Licence information – what you need to know
- Persons wishing to possess or use a firearm must have a Firearm Licence.
- A licence may be issued to either an individual person or to a body corporate such as a security company (incorporated body).
- You must have a genuine reason to own a firearm – this includes being a member of a shooting club, being a recreational shooter, being a collector or having an occupational requirement such as a pastoralist or security firm properly licensed under the Security and Related Activities (Control) Act 1996.
- Persons applying for an original licence are required to complete a Firearms Awareness Test at an approved firearm association/club and to complete a 28-day cooling off period after making their application before it can be considered.
- You must have secure storage for your firearm that complies with Schedule 4 of the Firearm Regulations 1974.
- The firearm will be registered to a licensee only, unless it is also licensed by another person; in which case the licence will be endorsed with either ‘primary user’ or ‘co-user’ This notation identifies that more than one person is licensed for this particular firearm.
- You are required to provide proof that supports your genuine need to acquire a firearm.
- Some firearms are restricted or prohibited. See the Firearms Regulations 1974 – Reg 26 and Firearms Regulations 1974 – Schedule 3.
- HTML Firearm Licence application forms can be obtained by accessing the Online forms page.
- After completion, the application summary must be printed and lodged in person at a participating Australia Post Office.
- All firearms must be accompanied with a Serviceability Certificate, which is obtained by the seller.
- Any change of address or circumstance must be reported to Police Licensing Services within 21 days of the change.
How do I apply?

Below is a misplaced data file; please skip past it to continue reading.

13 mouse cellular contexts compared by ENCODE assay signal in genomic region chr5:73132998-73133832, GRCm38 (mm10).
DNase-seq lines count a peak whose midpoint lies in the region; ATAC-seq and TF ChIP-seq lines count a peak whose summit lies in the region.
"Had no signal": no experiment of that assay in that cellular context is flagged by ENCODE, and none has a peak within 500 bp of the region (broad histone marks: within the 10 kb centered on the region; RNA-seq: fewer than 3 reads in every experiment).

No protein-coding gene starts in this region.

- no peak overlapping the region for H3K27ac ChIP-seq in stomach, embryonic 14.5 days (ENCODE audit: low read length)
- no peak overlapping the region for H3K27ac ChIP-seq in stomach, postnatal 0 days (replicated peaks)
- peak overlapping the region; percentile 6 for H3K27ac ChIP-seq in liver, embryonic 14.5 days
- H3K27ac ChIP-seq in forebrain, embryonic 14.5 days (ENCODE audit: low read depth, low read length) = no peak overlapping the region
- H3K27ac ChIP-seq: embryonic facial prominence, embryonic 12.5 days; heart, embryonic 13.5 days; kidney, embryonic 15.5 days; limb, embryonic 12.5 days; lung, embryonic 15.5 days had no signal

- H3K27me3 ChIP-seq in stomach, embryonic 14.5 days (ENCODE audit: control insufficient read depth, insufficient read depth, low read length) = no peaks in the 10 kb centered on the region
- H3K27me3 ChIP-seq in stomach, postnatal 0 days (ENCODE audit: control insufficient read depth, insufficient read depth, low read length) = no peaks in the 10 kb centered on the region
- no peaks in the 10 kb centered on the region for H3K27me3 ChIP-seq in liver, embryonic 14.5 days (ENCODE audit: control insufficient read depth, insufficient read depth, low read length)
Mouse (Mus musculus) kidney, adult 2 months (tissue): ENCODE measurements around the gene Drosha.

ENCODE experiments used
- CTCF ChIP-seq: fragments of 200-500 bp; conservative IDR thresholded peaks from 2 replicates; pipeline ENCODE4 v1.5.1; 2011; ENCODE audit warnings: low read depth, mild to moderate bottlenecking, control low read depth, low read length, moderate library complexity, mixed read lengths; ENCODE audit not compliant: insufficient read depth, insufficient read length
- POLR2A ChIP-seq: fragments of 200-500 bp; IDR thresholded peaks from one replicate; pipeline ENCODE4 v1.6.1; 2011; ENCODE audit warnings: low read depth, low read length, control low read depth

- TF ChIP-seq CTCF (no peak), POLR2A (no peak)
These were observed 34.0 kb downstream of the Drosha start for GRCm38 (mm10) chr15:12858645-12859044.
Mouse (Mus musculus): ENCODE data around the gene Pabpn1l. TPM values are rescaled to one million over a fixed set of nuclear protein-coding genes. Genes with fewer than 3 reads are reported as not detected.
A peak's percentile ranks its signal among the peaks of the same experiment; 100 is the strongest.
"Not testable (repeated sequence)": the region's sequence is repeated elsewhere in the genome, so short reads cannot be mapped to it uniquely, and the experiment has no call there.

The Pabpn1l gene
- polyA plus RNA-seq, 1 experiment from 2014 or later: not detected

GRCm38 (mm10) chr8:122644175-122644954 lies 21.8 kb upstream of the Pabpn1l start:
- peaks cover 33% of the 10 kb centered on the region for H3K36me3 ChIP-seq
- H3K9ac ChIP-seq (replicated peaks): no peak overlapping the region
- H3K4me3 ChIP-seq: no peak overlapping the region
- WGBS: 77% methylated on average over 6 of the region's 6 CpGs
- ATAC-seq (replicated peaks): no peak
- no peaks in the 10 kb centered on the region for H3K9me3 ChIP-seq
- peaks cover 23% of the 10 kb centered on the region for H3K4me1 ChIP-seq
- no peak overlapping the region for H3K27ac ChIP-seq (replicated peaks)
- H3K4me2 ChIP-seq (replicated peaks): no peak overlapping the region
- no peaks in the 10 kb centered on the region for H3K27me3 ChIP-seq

HTML Application forms are available online.
Once you complete the form, you must print the Application Summary and lodge this with your supporting documents at a participating Australia Post outlet.
You will need to satisfy a 100 point proof of identification requirement.
What constitutes 100 points of ID? See Before you begin (PDF, 125kb).
An application fee is payable, please see Licence fees.
For further information about applying for a Firearm Licence please see Licence applications.
What happens next?
Your Application Summary once lodged will be electronically matched to your application and sent to Licensing Services (Firearms).
How long will it take?
Whilst we endeavour to complete all licence applications in a timely manner there is no set period because of a number of factors, but not limited to:
- The complexity of the application;
- Lack of requisite information provided by applicants;
- Further information requiring follow-up;
- Human Resources being available to assess applications and probity to ensure that applicants meet the criteria as being fit and proper, and that there is a genuine need/reason for the possession of a firearm;
- IT sytem availability.
Not to undertake these checks and balances is likely to put community safety at risk.
Note: If the application is for an ‘Original’ Firearm licence, there is a legislative mandatory 28 day waiting period, which commences after the application has been received at Police Licensing Services prior to the assessment process beginning.